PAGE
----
When removing the core from the split inner tube of a triple-tube core barrel the following procedure should be followed. First, the two parts of the split tube should be placed on a corrugated iron sheet or an angled iron rail. The upper split should then be removed and the core photographed and logged before it is placed in the core tray by the person responsible for logging the core.
When transferring the core to the core tray, the best results are obtained by replacing the upper split with a PVC pipe that has been cut in half, rolling the combination over to transfer the core from the split tube into the cut PVC pipe, then placing the cut PVC pipe and core directly into the core tray.
To remove the core from a single-core or double-core barrel, the single-core barrel or the inner tube from the double-core barrel should be elevated to allow the core to slide out of the core barrel. The core should not be allowed to drop into the core tray; it should be captured by hand and carefully placed. Although it may be necessary to tap the core barrel with a hammer to loosen wedged core, this technique should generally be avoided to prevent artificial breaks.
All the core, including the fines, must be transferred to the core tray in its correct order. The core should be pieced together as tightly as possible. Although an extruding piece of core may have to be artificially broken in order to fit it into the tray, this practice should be minimised. Where practicable, it is better to leave a small gap at the end of the core length than to break the core.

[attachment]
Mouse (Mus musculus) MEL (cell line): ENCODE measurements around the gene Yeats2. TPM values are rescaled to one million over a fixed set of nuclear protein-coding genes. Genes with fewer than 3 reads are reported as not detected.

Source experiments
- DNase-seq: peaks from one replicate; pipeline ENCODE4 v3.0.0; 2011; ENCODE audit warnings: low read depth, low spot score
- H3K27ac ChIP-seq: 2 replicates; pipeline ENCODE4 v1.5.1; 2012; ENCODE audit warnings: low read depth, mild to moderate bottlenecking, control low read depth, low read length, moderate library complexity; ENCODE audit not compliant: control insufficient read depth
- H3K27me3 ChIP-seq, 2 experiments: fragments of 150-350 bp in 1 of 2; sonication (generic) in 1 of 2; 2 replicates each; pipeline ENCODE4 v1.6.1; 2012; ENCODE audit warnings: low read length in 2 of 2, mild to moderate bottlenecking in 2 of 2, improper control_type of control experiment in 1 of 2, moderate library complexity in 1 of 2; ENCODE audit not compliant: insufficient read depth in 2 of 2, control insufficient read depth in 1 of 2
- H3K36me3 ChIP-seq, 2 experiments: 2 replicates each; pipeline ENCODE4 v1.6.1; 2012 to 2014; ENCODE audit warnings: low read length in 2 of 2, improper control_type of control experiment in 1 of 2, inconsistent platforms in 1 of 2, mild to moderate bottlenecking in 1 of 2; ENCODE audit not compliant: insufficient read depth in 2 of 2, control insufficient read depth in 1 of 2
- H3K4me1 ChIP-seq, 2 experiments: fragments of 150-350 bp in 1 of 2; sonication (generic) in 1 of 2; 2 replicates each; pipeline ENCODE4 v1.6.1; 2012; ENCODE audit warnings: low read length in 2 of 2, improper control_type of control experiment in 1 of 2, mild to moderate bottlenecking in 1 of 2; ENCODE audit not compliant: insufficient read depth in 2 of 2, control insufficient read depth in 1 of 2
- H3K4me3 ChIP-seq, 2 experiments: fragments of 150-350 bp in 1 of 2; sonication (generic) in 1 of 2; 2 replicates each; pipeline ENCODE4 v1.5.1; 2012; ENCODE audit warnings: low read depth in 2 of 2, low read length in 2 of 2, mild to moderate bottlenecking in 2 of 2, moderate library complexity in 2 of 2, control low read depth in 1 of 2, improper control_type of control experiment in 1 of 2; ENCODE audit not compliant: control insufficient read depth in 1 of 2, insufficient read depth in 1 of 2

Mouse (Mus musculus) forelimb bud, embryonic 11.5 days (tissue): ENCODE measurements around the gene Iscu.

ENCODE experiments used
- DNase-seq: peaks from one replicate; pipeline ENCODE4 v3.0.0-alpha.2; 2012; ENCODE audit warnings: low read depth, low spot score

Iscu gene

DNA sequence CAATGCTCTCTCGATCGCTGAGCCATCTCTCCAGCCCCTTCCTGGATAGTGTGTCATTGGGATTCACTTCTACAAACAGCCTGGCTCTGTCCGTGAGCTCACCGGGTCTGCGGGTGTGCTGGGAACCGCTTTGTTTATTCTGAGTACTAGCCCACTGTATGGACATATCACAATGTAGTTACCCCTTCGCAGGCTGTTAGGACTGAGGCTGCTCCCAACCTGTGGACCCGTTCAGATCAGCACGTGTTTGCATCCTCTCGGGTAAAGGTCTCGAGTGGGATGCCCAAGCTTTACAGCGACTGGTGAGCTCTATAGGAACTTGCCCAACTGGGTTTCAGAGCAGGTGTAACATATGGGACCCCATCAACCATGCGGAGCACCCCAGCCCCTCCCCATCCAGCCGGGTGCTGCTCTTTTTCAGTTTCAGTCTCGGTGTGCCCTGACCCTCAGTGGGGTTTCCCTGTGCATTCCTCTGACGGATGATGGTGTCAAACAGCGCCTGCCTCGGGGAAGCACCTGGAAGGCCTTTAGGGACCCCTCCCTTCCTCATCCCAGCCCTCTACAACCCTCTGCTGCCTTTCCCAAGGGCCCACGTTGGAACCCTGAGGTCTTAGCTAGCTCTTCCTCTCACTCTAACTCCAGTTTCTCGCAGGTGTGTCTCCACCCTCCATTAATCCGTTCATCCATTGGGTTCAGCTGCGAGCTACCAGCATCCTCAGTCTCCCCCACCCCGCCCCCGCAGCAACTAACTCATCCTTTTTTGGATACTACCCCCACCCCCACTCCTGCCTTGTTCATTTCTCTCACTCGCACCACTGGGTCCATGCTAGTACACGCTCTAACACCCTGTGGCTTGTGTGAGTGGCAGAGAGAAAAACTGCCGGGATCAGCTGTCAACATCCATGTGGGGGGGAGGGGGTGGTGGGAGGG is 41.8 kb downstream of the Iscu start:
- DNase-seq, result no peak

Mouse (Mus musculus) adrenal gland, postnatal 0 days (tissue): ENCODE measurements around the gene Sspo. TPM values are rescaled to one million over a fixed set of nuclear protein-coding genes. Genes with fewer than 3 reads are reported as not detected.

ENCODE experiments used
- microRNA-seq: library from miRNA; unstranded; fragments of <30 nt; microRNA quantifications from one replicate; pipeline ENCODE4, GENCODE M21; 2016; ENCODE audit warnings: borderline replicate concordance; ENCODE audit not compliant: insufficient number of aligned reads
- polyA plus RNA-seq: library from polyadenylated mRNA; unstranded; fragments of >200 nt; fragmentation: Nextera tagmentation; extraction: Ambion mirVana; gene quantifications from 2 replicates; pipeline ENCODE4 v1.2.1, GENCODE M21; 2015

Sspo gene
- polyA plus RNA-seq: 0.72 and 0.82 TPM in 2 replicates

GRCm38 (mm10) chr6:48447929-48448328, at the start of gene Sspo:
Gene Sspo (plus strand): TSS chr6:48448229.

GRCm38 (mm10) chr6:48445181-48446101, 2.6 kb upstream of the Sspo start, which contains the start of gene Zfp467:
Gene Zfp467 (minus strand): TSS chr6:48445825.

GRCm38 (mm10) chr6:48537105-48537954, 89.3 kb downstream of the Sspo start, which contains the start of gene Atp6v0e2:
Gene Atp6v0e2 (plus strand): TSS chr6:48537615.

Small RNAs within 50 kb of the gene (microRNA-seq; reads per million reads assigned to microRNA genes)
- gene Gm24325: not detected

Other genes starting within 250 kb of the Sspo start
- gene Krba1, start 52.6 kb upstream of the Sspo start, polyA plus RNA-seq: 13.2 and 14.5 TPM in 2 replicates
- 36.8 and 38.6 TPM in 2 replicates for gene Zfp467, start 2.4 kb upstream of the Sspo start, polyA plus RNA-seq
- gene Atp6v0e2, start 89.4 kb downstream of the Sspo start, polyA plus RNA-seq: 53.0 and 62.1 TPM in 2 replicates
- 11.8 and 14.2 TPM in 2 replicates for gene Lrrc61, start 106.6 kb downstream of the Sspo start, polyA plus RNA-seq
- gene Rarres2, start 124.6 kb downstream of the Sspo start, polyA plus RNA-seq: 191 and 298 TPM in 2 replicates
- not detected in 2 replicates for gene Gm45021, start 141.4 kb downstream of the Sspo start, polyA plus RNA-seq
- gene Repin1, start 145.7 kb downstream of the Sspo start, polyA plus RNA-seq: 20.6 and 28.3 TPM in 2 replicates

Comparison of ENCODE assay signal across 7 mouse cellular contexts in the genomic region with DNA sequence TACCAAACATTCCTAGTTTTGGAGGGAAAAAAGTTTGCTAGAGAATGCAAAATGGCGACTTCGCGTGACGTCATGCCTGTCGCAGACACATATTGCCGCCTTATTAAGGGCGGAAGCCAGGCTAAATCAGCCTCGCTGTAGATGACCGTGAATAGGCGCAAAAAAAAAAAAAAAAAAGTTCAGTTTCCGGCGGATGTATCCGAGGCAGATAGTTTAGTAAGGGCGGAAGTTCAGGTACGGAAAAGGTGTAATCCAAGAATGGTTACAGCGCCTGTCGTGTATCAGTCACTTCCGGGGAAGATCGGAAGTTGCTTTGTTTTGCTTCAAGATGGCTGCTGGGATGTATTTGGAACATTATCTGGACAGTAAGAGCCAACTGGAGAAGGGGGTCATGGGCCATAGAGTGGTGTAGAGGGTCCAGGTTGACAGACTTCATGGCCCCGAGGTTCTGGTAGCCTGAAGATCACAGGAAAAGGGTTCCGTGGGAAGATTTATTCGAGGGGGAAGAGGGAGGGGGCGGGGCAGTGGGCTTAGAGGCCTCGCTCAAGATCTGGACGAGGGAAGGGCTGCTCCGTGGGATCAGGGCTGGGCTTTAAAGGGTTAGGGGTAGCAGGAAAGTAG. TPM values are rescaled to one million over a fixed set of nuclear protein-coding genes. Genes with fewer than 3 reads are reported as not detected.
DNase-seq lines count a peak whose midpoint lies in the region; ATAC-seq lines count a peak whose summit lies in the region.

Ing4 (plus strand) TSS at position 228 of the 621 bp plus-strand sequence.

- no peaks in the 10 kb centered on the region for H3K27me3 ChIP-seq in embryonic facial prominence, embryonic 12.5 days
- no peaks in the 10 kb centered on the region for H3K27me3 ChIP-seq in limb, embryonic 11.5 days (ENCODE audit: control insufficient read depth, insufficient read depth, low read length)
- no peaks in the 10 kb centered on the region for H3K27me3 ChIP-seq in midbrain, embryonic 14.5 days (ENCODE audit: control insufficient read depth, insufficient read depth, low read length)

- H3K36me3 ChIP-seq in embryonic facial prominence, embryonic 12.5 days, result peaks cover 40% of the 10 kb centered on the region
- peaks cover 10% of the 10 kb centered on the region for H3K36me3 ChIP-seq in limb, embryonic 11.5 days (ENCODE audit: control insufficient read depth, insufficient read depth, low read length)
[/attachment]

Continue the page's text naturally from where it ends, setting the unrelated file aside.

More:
Damaged core can result in underestimates of rock mass strength and erroneous predictions of rock mass behaviour. Because of this, it cannot be emphasized strongly enough that the core should always be handled as carefully as possible, with the main objective being to minimise artificial breaks. It is very important to ensure that all artificial breaks are clearly marked. Proper core handling is the responsibility of the person logging the core (engineering geologist or geologist).
When the core has been retrieved it is the responsibility of the drillers to:
■ carefully wash the core to remove any drilling mud and place a depth block at the end of each run. Washing should be done very carefully, to preserve the integrity of the core. High-pressure nozzles should not be used as these cause core misplacement and further core deterioration. Great care must be taken not to wash away the fines from any weak or broken zones;
■ label the core tray with the drill hole ID, the tray serial number and an arrow pointing in the downhole direction. The proper depth should be marked on the small block after each run is recovered. Proper depth registering of the core is vital and the core logger should always check that it is being properly done. In this process two measurements must always be checked:
→ stick-up, which is the measurement that most often results in significant inaccuracies in core depth registration. This colloquial term arises from the fact that depth measurement of the drill hole is derived from (length of rod string plus core barrel outer tube) minus (length of rod string ‘sticking up’ above ground level). Since ground level is hidden under the drill rig, a convenient datum is used on the rig, usually the top of the chuck head. Measurements are made against this ‘constant stick up’, which has to be accurately assessed before drilling commences – a process that is simple in concept but frequently difficult in practice;